- The Washington Times - Monday, May 15, 2000

Caribbean trade bonus

Costa Rican Ambassador Jamie Daremblum is praising Congress for passing new trade benefits for Caribbean countries.

Costa Rica rallied Central American support for the measure, part of the Africa Growth and Opportunity Act, which will expand the Caribbean Basin Initiative (CBI).

The Senate approved the House-passed bill last week and sent it to President Clinton, who is expected to sign it on Wednesday. The measure will reduce tariffs on textiles from 70 countries in Africa, the Caribbean and Central America.

"The Senate's enactment of the CBI legislation will be warmly received by the people of the entire Caribbean region, but especially by the Central American countries," Mr. Daremblum said.

Those countries had been seeking this legislation for several years to make them more competitive with Mexico, which enjoys the benefits of the North American Free Trade Agreement, and to help improve economies that were devastated by hurricanes in 1998.

"Our president, Miguel Angel Rodriguez, deserves special recognition for his leadership with the Central American countries and for urging Congress to recognize how important this legislation is to our region," added Mr. Daremblum.

"He was in the halls of Congress meeting with key congressional leaders on the very day that the bill came before the Senate. He was tireless in his dedication to seeing this bill to the finish line."

In the Costa Rican capital, San Jose, Mr. Rodriguez also thanked the Senate, especially Majority Leader Trent Lott, Mississippi Republican; Sen. William V. Roth Jr., Delaware Republican; and Sen. Daniel Patrick Moynihan, New York Democrat.

"Now we can get about the business of developing a strong regional economy in partnership with the United States," he said.

Tale of two embassies

The new U.S. mission in Moscow has been dedicated 15 years after construction was halted in an espionage scandal, but a new disagreement has erupted in the troubled plan for a new embassy in Berlin.

U.S. Ambassador to Russia James Collins opened the Moscow embassy Friday, telling the Agence France-Presse: "This facility has been a long time in coming."

Construction stopped in 1985 after U.S. intelligence officials discovered the building was riddled with Soviet electronic surveillance devices embedded in walls, floors, pillars and beams.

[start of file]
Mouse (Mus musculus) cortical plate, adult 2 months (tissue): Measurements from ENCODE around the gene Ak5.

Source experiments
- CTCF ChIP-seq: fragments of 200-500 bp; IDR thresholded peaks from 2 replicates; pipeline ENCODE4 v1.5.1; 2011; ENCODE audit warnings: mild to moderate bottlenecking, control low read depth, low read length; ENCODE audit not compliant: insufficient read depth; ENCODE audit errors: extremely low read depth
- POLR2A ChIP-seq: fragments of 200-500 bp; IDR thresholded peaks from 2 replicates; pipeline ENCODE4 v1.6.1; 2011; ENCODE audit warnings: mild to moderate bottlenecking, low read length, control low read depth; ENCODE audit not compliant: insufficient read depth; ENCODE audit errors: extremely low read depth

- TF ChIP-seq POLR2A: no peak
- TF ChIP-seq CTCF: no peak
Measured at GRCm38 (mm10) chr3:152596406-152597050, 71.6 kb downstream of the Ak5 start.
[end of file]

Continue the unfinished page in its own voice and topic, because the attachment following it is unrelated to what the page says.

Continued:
Congress had to allocate an additional $240 million, on top of the $22 million already spent, to rebuild the structure, this time using U.S. workers and American materials.

AFP described the new building as a "bold combination of glass and steel set into stone, rather elegant in its own post-modern sort of way."

Meanwhile in Germany, a new dispute broke out Friday when a Berlin city official refused to approve plans for U.S. Embassy guard posts outside the diplomatic compound, according to the Berliner Zeitung newspaper.

Peter Streider, Berlin's director of urban development, complained that the guard posts would violate German sovereignty if they were located outside the embassy grounds, which are legally U.S. territory.

"Naturally this is not possible," a spokeswoman told the newspaper.

The embassy declined to comment on the newspaper report.

The guard posts are only the latest in a series of problems between the United States and the city of Berlin.

Berlin is balking at U.S. demands for an 82-foot-wide security zone around the embassy, which will be located near the Brandenburg Gate. The city is offering a 10-foot-wide buffer.

Diplomatic traffic

Foreign visitors in Washington this week include:


• Former South African President Nelson Mandela, who is in Washington until Friday.

• Peter Harrach, Hungarian minister for social and family affairs, who will meet U.S. officials.


• Andrei Urnov, director of the Russian Foreign Ministry's Caspian working group, who will attend a forum at the School for Advanced International Studies.


• South African President Thabo Mbeki, who begins a six-day visit.

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